Despite my critical view of smart jewelry, Ringly managed to appeal to me—as a harried professional who needs a handle on important notifications, as an early adopter of technology and, perhaps most importantly, as a woman who likes pretty, shiny things. So I did what I rarely ever do: I placed a pre-order. Apparently, I’m not alone. According to the company, the product drew $60,000 in pre-orders within the first eight hours.

At this point, I’m crossing my untechified fingers that this wearable’s smartness and looks will hold up in day-to-day usage in the real world. I’ll find out for sure this fall.

View full post on ReadWrite

It Exists! Ringly, An Attractive Wearable Women Actually Want

There’s something stupid about the smart jewelry category. But at least one manufacturer is trying to up its game.

Despite evidence indicating that women are the predominant adopters of major technologies, or that we outnumber men as prospective buyers of wearable gadgets, this device category—which inherently targets us—tends to be rather lame. 

When you look at a smartwatch, a fitness tracker, smart glasses or any other wearable, there’s usually some sort of major fail involved when it comes to looks, pricing or functions. Even more so for smart jewelry. This had me ready to dismiss Ringly as just more of the same.

But there was something intriguing about the concept of a smartphone-notifications wearable disguised as a cocktail ring. If the startup could pull it off—i.e. offer something better than toy jewelry that also worked well—it just might have a winner on its hands.

So I agreed to take a closer look at the ring, which just opened for pre-orders this week. I’m glad I did.

Looking Good

There’s a higher fashion standard for wearables than other types of gadgets. Because you’re, well, wearing them, other people look at them all the time (and sometimes judge you on them).

Google finally wised up on this score, bringing in fashion designer and Google Glass nerd Diane Von Furstenberg to redesign the smart spectacles. It’s the reason Pebble redesigned its plasticky smartwatch in a metallic version called the Pebble Steel, which goes on sale in Best Buy stores later this month.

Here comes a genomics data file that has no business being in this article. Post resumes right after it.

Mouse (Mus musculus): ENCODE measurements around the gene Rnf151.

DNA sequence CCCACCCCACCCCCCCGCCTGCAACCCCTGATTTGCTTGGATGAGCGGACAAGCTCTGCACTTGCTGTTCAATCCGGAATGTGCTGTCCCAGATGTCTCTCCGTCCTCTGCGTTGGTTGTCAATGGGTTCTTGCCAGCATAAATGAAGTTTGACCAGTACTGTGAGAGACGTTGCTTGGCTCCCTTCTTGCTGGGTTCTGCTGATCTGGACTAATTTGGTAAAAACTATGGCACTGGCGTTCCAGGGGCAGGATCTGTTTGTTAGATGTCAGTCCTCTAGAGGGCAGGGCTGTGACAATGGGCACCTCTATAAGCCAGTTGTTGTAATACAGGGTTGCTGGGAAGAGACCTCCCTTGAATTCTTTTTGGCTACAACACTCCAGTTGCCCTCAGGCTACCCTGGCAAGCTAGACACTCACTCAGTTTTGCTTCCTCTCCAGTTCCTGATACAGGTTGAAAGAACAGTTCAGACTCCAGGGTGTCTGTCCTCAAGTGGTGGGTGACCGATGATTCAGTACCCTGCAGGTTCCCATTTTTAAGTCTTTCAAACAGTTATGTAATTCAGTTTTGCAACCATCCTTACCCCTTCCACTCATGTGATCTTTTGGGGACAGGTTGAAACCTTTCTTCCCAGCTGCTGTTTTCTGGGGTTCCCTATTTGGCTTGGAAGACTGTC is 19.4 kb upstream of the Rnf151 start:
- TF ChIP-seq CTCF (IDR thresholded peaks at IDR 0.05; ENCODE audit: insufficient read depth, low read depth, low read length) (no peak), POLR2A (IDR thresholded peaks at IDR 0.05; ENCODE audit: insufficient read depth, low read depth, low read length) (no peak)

Yet smart jewelry makers just don’t seem to get it. All too often, the products feel cheap, like plastic pressed and painted to look like metal. Occasional beauties do hit the market, but they frequently carry a ridiculous price tag or boast a “killer feature” that’s just too lame to be taken seriously.

According to co-founder and CEO Christina Mercando, Ringly takes this problem very seriously. “We designed it to hold up as jewelry and as a wearable,” she said. For the young entrepreneur, who has degrees in human computer interaction and fine arts from Carnegie Mellon, the device solves the “rudeness” problem of having a smartphone sitting out all the time. It’s designed for women who want to stay connected, but don’t want the intrusiveness of ever-present technology—or to look like a cyborg donning geek-wear.

As you’d expect, Ringly doesn’t look like a gadget at all. It looks like a cocktail ring with a large precious or semi-precious stone set in a matte gold band. The bronze-brass alloy is plated with 3 microns of 18 karat gold, and the whole water-resistant case feels sturdy and well made; not at all cheap. I asked Mercando what would happen if the gold wore away: “Would it change color, or look trashed?” After all, such questions are important when you’re assessing jewelry.

“No. At most, it will look less matte and a little shinier,” she said. Assuming she’s right, the ring seems to hold up as a stylish fashion item. As it turns out, it also holds up as a gadget.

Working Great

Ringly offers discreet notifications, vibrating as iPhone and Android alerts come in via Bluetooth Low Energy—but only those alerts that require immediate attention. Think calls, texts, emails and appointments, as well as a select choice of other apps, including Facebook, Twitter, Instagram, Uber, eBay and Tinder. Any more than that and your finger would buzz all day long. The ring can also flash a small notification light on its side.

Using an accompanying mobile app, Ringly owners can set four different vibration patterns, as well as five different colors for the light. As a special treat, the company will embed a real diamond on the LED in the first 1,000 pre-ordered units.

Powering the device is also a cute affair. The smart jewelry comes with a ringbox that doubles as a charging station. Just pop Ringly into it, and the magnetic contact points deliver the juice for another two to three days of use. I had hoped battery life would be longer, but the ring’s compact design can’t exactly house a giant power cell.